A New Criminology: Somewhere over the Rainbow

  • John Eldridge


It is not easy to summarise the issues surrounding the study of deviancy in their particular manifestations in British sociology. Geoffrey Pearson has coined the term ‘misfit sociology’, and as an epithet it has a pleasing ambiguity (G. Pearson, ‘Misfit Sociology — the Politics of Socialisation’, in Taylor, I., Walton, P. and Young, J. (eds.), Critical Criminology, 1974, and The Deviant Imagination, 1975). The following quotation gives the sense of his meaning and at the same time might suggest why adequate summary is difficult to accomplish:

This area of scholarship is an odd theoretical cocktail, constructed out of sociology, psychiatry, criminology, social administration, media studies, law, social work, political science, cultural criticism, social psychology and even some strands of popular culture and music. This inter-disciplinary misfit finds its focus in the study of deviants but it is more than an inter-disciplinary exercise . . . Schur has lumped many of the strands together as the labelling perspective’, although the sociology of labelling is only one of its elements. Within the same domain one finds what passes for ‘phenomenology’ and also a sort of ‘Marxism’. Anti-psychiatry has left its mark and Schur, again, points to the affinities with existential psychology. To add to this mix one of the central contributions in this area owes a considerable debt to Durkheim. Here, clearly, is an area of high theoretical dispersion, a zeitgeist of sorts which allows for an apparent harmony between some widely differing perspectives. It is also rightly or wrongly a theoretical jig-saw which has earned the reputation of being ‘radical’.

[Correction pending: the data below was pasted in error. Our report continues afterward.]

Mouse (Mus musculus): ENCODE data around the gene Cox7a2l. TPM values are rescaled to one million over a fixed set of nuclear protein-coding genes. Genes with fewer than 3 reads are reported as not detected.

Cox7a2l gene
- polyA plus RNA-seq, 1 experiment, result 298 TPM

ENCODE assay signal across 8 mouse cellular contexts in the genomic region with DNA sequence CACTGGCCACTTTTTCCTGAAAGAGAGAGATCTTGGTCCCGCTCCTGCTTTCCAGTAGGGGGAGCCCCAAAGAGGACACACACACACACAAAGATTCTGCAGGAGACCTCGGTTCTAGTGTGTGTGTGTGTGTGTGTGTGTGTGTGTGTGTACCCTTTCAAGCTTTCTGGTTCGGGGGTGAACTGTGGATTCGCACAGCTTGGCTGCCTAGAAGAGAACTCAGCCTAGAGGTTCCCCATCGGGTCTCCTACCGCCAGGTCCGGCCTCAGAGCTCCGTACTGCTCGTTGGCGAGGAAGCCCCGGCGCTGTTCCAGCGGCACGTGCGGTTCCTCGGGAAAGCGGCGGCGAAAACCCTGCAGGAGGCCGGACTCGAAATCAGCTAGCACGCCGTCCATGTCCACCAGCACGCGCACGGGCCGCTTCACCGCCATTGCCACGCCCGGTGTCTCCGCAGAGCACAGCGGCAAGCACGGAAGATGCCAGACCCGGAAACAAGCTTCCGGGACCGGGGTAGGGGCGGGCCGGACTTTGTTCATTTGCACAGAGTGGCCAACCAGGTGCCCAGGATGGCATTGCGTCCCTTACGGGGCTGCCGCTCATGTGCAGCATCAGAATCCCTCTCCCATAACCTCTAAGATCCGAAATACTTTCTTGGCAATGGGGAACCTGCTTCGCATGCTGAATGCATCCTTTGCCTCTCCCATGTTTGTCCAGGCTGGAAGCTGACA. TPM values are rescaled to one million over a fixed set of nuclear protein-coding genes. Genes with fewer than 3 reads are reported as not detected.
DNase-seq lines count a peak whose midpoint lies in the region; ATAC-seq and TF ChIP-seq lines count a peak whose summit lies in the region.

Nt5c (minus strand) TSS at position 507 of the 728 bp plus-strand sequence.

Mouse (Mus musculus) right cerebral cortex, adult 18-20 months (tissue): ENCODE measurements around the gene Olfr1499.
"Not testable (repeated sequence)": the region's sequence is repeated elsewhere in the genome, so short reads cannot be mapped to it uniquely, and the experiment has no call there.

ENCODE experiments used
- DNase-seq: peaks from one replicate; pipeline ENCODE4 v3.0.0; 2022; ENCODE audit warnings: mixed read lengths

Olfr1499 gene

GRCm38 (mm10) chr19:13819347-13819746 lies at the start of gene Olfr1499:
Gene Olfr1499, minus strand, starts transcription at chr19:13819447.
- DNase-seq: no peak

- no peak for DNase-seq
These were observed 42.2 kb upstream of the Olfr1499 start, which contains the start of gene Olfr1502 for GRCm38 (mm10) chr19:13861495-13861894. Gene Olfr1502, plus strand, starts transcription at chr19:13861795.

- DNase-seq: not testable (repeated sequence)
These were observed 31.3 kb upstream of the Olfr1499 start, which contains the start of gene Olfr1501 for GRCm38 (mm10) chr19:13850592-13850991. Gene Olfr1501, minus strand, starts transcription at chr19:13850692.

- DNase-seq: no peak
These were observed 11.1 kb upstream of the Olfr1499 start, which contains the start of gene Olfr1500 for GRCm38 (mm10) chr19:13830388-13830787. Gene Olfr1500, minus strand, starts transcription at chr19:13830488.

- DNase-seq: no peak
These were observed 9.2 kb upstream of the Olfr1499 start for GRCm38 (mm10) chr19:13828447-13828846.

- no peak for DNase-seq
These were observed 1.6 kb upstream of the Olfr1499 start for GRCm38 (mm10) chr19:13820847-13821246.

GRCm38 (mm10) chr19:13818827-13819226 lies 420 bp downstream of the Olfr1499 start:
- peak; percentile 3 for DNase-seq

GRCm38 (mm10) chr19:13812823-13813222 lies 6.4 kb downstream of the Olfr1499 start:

(Pearson, 1975, p. 51)


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© John Eldridge 1980

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  • John Eldridge

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